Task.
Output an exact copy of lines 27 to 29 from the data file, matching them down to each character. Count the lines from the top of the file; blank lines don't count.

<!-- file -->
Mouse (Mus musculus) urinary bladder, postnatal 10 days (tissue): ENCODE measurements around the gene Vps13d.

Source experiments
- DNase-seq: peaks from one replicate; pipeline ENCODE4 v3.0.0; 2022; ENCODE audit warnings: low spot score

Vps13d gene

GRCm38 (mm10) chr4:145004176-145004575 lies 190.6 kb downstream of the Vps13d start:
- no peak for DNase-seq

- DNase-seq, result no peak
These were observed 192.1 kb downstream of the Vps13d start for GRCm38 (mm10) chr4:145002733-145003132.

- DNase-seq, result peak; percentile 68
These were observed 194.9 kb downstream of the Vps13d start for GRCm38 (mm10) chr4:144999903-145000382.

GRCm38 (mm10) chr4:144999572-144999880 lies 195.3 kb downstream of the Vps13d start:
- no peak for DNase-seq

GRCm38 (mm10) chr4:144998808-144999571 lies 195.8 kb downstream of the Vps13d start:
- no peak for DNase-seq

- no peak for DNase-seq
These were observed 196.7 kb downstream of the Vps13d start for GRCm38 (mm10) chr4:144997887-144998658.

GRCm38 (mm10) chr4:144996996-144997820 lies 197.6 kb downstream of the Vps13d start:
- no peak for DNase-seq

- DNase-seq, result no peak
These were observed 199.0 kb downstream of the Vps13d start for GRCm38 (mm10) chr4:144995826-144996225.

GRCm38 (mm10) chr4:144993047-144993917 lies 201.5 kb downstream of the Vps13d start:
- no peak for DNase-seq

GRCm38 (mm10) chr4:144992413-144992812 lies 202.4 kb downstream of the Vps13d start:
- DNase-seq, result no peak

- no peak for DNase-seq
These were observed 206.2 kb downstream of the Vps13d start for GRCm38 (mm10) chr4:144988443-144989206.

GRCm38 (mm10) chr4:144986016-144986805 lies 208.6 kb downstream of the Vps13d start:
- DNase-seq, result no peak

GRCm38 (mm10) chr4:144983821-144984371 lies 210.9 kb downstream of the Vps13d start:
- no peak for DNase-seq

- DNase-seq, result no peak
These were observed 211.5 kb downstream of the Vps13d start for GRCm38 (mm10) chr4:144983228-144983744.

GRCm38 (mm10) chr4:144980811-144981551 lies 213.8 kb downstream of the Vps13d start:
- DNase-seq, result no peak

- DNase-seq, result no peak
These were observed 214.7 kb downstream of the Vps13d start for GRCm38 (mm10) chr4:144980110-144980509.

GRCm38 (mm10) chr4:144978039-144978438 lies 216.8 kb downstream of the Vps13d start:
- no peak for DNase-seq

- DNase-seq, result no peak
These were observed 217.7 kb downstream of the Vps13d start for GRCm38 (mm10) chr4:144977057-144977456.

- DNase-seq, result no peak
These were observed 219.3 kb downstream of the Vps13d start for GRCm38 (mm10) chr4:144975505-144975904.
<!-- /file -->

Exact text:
GRCm38 (mm10) chr4:144986016-144986805 lies 208.6 kb downstream of the Vps13d start:
- DNase-seq, result no peak

GRCm38 (mm10) chr4:144983821-144984371 lies 210.9 kb downstream of the Vps13d start: